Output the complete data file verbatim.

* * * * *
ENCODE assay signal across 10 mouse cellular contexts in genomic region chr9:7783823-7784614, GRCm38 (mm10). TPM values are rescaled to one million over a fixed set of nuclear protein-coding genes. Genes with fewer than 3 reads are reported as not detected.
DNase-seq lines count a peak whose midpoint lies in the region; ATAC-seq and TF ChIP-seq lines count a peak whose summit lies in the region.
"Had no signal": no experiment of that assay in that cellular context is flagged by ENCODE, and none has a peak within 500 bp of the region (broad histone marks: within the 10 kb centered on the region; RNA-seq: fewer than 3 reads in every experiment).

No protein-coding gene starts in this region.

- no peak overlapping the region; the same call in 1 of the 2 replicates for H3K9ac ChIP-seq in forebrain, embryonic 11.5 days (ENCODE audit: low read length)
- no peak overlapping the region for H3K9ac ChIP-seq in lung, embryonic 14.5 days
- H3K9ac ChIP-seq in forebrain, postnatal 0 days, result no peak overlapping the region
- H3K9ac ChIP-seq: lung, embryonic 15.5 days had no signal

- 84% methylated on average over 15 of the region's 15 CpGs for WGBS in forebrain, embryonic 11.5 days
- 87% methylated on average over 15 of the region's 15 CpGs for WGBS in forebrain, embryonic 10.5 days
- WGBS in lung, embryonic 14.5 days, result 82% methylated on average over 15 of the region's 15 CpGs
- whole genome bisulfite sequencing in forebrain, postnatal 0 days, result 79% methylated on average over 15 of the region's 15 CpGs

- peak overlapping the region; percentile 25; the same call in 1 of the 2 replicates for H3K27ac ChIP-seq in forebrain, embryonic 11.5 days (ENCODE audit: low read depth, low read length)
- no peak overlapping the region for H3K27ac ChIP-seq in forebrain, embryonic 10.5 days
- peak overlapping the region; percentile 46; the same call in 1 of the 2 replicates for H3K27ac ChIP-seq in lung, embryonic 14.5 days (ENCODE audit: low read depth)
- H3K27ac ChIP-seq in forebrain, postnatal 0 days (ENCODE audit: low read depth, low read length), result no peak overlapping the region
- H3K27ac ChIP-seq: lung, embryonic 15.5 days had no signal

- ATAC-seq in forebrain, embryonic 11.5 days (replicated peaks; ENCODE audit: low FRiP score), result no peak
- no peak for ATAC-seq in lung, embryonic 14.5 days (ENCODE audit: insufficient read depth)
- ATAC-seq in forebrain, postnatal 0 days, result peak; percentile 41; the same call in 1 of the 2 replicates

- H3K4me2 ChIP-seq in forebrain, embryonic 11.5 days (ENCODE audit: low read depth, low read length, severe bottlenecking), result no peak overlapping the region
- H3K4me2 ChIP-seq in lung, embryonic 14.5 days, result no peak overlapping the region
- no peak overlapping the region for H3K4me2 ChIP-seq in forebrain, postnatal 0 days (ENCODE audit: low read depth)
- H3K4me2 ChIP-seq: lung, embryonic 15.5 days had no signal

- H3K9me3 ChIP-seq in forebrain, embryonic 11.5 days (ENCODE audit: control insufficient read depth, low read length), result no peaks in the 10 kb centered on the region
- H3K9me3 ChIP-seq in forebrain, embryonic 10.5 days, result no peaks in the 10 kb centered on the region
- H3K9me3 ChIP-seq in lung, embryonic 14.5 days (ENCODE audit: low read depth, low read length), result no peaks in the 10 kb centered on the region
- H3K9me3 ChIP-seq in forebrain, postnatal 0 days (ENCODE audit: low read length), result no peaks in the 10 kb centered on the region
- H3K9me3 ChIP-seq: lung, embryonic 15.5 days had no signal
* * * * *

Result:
ENCODE assay signal across 10 mouse cellular contexts in genomic region chr9:7783823-7784614, GRCm38 (mm10). TPM values are rescaled to one million over a fixed set of nuclear protein-coding genes. Genes with fewer than 3 reads are reported as not detected.
DNase-seq lines count a peak whose midpoint lies in the region; ATAC-seq and TF ChIP-seq lines count a peak whose summit lies in the region.
"Had no signal": no experiment of that assay in that cellular context is flagged by ENCODE, and none has a peak within 500 bp of the region (broad histone marks: within the 10 kb centered on the region; RNA-seq: fewer than 3 reads in every experiment).

No protein-coding gene starts in this region.

- no peak overlapping the region; the same call in 1 of the 2 replicates for H3K9ac ChIP-seq in forebrain, embryonic 11.5 days (ENCODE audit: low read length)
- no peak overlapping the region for H3K9ac ChIP-seq in lung, embryonic 14.5 days
- H3K9ac ChIP-seq in forebrain, postnatal 0 days, result no peak overlapping the region
- H3K9ac ChIP-seq: lung, embryonic 15.5 days had no signal

- 84% methylated on average over 15 of the region's 15 CpGs for WGBS in forebrain, embryonic 11.5 days
- 87% methylated on average over 15 of the region's 15 CpGs for WGBS in forebrain, embryonic 10.5 days
- WGBS in lung, embryonic 14.5 days, result 82% methylated on average over 15 of the region's 15 CpGs
- whole genome bisulfite sequencing in forebrain, postnatal 0 days, result 79% methylated on average over 15 of the region's 15 CpGs

- peak overlapping the region; percentile 25; the same call in 1 of the 2 replicates for H3K27ac ChIP-seq in forebrain, embryonic 11.5 days (ENCODE audit: low read depth, low read length)
- no peak overlapping the region for H3K27ac ChIP-seq in forebrain, embryonic 10.5 days
- peak overlapping the region; percentile 46; the same call in 1 of the 2 replicates for H3K27ac ChIP-seq in lung, embryonic 14.5 days (ENCODE audit: low read depth)
- H3K27ac ChIP-seq in forebrain, postnatal 0 days (ENCODE audit: low read depth, low read length), result no peak overlapping the region
- H3K27ac ChIP-seq: lung, embryonic 15.5 days had no signal

- ATAC-seq in forebrain, embryonic 11.5 days (replicated peaks; ENCODE audit: low FRiP score), result no peak
- no peak for ATAC-seq in lung, embryonic 14.5 days (ENCODE audit: insufficient read depth)
- ATAC-seq in forebrain, postnatal 0 days, result peak; percentile 41; the same call in 1 of the 2 replicates

- H3K4me2 ChIP-seq in forebrain, embryonic 11.5 days (ENCODE audit: low read depth, low read length, severe bottlenecking), result no peak overlapping the region
- H3K4me2 ChIP-seq in lung, embryonic 14.5 days, result no peak overlapping the region
- no peak overlapping the region for H3K4me2 ChIP-seq in forebrain, postnatal 0 days (ENCODE audit: low read depth)
- H3K4me2 ChIP-seq: lung, embryonic 15.5 days had no signal

- H3K9me3 ChIP-seq in forebrain, embryonic 11.5 days (ENCODE audit: control insufficient read depth, low read length), result no peaks in the 10 kb centered on the region
- H3K9me3 ChIP-seq in forebrain, embryonic 10.5 days, result no peaks in the 10 kb centered on the region
- H3K9me3 ChIP-seq in lung, embryonic 14.5 days (ENCODE audit: low read depth, low read length), result no peaks in the 10 kb centered on the region
- H3K9me3 ChIP-seq in forebrain, postnatal 0 days (ENCODE audit: low read length), result no peaks in the 10 kb centered on the region
- H3K9me3 ChIP-seq: lung, embryonic 15.5 days had no signal